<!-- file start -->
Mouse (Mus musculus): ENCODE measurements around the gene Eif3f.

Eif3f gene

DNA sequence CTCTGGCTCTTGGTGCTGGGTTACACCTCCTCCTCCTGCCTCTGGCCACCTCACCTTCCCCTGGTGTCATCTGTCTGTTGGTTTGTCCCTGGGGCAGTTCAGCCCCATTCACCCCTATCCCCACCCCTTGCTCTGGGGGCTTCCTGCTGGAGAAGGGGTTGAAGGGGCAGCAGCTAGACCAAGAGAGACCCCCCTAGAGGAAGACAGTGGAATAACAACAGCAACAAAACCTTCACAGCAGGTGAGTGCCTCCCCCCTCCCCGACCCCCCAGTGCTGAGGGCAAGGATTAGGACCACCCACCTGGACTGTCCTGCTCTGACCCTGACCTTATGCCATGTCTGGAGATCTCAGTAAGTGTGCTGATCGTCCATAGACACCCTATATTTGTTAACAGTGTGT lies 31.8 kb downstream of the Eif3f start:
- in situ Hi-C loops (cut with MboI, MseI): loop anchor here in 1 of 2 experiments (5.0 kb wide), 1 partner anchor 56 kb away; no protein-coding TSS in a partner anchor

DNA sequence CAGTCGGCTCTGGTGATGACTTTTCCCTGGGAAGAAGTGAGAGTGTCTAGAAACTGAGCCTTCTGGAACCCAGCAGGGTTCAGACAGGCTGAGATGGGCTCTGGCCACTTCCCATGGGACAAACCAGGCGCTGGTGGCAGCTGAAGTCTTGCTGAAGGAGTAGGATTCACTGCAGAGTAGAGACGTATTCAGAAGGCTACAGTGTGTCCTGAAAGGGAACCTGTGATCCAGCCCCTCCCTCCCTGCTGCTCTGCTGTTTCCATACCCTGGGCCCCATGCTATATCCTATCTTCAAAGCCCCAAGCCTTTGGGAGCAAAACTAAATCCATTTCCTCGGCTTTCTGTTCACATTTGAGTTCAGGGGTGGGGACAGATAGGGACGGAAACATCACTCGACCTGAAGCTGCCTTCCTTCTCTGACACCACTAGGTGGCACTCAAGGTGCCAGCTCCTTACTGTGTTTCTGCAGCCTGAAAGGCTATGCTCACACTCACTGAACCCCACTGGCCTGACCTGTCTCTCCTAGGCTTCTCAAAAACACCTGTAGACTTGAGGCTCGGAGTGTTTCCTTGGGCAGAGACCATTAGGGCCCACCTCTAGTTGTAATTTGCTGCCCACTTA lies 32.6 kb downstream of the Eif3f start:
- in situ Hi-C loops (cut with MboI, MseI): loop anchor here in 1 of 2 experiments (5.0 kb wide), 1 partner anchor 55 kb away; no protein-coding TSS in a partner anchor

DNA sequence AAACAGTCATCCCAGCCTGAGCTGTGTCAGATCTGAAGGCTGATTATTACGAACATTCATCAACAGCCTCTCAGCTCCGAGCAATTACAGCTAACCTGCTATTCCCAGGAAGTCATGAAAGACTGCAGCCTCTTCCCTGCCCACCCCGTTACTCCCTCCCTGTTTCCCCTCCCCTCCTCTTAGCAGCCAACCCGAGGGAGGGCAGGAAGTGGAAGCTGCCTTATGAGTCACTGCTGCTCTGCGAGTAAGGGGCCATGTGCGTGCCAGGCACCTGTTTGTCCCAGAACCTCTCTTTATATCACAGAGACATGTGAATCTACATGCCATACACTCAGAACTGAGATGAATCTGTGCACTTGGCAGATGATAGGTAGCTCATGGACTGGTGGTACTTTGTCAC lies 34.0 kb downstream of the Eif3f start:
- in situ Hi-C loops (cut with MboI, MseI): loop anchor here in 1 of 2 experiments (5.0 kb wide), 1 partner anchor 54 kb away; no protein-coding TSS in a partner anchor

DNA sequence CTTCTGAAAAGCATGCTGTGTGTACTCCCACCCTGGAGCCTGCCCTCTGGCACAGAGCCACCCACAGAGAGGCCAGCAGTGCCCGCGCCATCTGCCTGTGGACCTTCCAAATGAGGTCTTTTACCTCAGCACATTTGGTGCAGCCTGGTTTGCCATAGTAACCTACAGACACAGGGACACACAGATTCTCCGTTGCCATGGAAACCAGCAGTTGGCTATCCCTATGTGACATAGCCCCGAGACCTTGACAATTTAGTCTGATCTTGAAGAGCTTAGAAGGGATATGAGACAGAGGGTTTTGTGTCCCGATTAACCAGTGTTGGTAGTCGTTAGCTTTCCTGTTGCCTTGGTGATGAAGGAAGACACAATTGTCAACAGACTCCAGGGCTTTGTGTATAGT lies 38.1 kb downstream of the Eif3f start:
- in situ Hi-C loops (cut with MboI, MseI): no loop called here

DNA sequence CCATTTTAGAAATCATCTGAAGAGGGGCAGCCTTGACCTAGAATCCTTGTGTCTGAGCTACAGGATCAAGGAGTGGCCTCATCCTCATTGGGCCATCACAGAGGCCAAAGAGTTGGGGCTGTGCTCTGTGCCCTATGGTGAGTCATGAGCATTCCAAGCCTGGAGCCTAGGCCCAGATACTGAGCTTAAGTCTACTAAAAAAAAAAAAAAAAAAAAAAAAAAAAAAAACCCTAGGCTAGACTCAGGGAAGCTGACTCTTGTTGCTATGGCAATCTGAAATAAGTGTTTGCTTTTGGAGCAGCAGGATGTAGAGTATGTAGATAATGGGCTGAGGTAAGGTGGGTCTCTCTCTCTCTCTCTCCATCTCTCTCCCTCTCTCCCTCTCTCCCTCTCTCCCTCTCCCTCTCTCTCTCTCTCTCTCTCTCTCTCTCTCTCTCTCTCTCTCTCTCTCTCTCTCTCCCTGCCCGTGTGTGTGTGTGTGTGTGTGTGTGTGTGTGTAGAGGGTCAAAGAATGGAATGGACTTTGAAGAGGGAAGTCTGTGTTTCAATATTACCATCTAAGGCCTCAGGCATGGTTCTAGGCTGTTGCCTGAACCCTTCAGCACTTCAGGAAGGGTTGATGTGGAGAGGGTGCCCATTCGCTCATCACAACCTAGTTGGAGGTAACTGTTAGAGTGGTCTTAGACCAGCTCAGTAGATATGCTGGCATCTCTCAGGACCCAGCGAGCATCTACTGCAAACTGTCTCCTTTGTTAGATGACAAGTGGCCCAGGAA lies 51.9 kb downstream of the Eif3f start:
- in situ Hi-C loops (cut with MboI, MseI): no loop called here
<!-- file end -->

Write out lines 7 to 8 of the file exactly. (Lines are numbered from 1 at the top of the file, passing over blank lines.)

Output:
DNA sequence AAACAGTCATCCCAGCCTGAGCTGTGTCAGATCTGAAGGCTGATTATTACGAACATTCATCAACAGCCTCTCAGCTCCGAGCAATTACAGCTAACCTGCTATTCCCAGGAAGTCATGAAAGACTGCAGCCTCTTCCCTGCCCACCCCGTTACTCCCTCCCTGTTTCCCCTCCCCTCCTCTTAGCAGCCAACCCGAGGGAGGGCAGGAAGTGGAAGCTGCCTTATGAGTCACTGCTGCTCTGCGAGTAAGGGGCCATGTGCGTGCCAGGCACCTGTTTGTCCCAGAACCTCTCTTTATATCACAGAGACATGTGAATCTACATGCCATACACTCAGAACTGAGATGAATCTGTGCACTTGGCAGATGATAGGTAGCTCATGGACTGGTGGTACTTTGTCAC lies 34.0 kb downstream of the Eif3f start:
- in situ Hi-C loops (cut with MboI, MseI): loop anchor here in 1 of 2 experiments (5.0 kb wide), 1 partner anchor 54 kb away; no protein-coding TSS in a partner anchor